What is Heterochromia?
In a world that increasingly celebrates our differences, Heterochromia is the ultimate diversity. All within one person.
Perhaps you've seen someone with different color eyes, or skin with different color pigmentation; this is most likely a condition called Heterochromia. The term derives from the Ancient Greek words "heteros" which translates to different and "chromas" which translates to color. Heterochromia is simply a surplus or lack of melanin in one or more areas of the body. It isn't restricted to simply your eyeballs; it can occur in your hair, skin, nails and even your teeth.
Heterochromia can be caused by disease, or injury, but is most commonly due to genetics - usually acquired shortly after birth. While it's a visually arresting thing to see, the condition isn't common; in fact, roughly eleven out of every thousand people will experience this mutation.
Some congenital syndromes that may also be referred to as Heterochromia include: Waarenburg Syndrome, which is also genetically acquired and causes possible loss of hearing and changes in coloring of the subjects skin, hair or eyes; Piebaldism causes patches of different colored skin throughout the body and hair; and Incontinentia Pigment or 'Block-Sulzberger Syndrome' affects the pigment of hair, teeth, nails, and central nervous system. The iris may also be darker in the affected eye. That's just to name a few - there are many more variations.
Heterochromia isn't a recent occurrence. Emperor Anastasius, an Eastern Roman Emperor from 491 to 518, was one of the first known cases with this condition. Anastasius had one black eye and one blue, and for this reason was nicknamed Dicorous, which means "two- pupil" in Greek. Alexander The Great was also allegedly similarly affected.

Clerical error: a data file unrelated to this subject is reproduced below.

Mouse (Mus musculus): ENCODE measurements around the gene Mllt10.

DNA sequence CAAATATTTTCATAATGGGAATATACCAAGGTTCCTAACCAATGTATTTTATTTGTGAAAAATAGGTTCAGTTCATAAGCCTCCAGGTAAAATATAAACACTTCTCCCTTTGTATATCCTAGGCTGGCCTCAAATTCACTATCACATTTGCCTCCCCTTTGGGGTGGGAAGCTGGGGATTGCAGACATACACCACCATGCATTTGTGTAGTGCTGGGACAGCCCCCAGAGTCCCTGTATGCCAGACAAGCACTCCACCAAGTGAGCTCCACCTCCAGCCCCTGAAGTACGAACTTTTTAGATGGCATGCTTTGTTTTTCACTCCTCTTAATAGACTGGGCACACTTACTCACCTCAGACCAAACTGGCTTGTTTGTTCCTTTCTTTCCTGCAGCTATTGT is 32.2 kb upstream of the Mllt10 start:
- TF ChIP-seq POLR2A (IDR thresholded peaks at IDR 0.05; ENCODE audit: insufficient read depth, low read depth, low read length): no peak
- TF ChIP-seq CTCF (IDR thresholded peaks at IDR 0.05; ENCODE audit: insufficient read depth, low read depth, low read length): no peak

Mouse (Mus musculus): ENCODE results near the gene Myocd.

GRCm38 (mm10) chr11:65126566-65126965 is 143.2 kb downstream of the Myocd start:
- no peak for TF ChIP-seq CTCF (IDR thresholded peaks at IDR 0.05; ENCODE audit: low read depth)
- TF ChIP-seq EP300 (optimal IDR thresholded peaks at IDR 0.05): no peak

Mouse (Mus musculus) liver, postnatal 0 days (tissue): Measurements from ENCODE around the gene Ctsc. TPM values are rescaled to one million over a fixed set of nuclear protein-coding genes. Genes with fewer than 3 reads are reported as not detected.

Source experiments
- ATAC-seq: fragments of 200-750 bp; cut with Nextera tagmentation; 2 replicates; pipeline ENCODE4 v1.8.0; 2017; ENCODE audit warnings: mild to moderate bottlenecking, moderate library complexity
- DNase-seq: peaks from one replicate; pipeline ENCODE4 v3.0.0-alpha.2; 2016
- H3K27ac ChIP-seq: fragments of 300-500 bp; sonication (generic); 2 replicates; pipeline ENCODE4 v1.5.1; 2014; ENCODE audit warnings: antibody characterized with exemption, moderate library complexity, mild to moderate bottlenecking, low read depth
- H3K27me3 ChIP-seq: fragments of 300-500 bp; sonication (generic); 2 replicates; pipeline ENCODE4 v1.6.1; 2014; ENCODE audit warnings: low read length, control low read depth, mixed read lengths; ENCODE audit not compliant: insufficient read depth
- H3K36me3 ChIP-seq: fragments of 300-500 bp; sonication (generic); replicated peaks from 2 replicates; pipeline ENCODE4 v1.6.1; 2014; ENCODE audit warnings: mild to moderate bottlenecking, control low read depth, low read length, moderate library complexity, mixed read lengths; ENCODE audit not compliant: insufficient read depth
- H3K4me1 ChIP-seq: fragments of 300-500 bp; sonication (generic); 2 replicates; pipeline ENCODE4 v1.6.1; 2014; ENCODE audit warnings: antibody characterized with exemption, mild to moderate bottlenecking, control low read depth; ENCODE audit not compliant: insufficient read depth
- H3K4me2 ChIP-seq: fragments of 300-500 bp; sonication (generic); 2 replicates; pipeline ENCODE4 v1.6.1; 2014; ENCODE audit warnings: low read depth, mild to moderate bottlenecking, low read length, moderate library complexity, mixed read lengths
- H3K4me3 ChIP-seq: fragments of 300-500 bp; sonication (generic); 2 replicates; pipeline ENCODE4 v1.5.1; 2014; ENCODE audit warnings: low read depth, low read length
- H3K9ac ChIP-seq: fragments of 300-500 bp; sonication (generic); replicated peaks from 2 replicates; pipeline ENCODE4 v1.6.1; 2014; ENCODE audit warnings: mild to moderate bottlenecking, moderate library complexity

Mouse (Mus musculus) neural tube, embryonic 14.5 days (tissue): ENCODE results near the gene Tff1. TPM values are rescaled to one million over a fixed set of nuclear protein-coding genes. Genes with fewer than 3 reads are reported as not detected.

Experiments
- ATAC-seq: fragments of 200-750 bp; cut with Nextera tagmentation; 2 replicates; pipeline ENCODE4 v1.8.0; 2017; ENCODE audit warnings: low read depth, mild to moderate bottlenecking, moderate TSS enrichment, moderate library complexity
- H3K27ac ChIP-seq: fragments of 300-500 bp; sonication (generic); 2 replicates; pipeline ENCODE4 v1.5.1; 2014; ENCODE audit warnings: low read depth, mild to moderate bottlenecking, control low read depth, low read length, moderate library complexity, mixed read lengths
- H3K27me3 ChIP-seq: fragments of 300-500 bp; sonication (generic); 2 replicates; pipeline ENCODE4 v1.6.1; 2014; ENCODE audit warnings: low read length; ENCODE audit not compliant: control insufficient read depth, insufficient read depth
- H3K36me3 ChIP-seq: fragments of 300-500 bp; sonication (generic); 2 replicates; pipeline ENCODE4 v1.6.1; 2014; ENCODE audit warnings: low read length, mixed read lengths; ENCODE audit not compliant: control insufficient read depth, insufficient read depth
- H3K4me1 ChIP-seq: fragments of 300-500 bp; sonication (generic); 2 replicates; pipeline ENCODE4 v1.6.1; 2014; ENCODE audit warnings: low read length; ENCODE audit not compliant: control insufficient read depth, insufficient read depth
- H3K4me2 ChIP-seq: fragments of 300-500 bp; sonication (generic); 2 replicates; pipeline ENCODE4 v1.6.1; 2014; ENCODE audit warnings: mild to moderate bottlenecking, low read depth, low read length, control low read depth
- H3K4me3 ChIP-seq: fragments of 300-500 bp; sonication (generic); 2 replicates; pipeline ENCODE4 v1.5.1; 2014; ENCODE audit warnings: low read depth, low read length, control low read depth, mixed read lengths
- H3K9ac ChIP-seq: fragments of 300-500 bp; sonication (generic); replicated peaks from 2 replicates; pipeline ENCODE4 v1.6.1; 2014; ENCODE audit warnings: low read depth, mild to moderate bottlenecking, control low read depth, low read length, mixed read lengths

The condition isn't even confined to humans; many pets have it as well. Siberian Huskies, for example, almost always have hetrochromia. It seems to be because of the way huskies were originally bred, and the other breed allowing blue eyes. The standard eye color for Alaskan malamutes, a different breed of dog, is brown; Heterochromia wouldn't occur in any case.
Another explanation could be the Tyndall effect, also known as Tyndall scattering; this occurs when light is scattered by particles in a colloid or else particles in a very fine suspension. The power of the scattered light relies on the fourth power of the frequency - blue light is simply being scattered much more drastically than red light.
With huskies, the way that the Tyndall effect causes Heterochromia to occur is by a translucent layer in the iris. Brown and black irises are the same layer but with more or less melanin in it. Melanin absorbs light like a sponge and reflects darkness; a complete lack of melanin means that the layer would be translucent, thus the light coming through it would be scattered randomly. Another example of this that we see every day would be the sky itself or the ocean - making them appear blue when there's actually no color at all.
While Heterochromia may not be good enough to get someone into Xaviers School For Gifted Youngsters, it's still pretty amazing.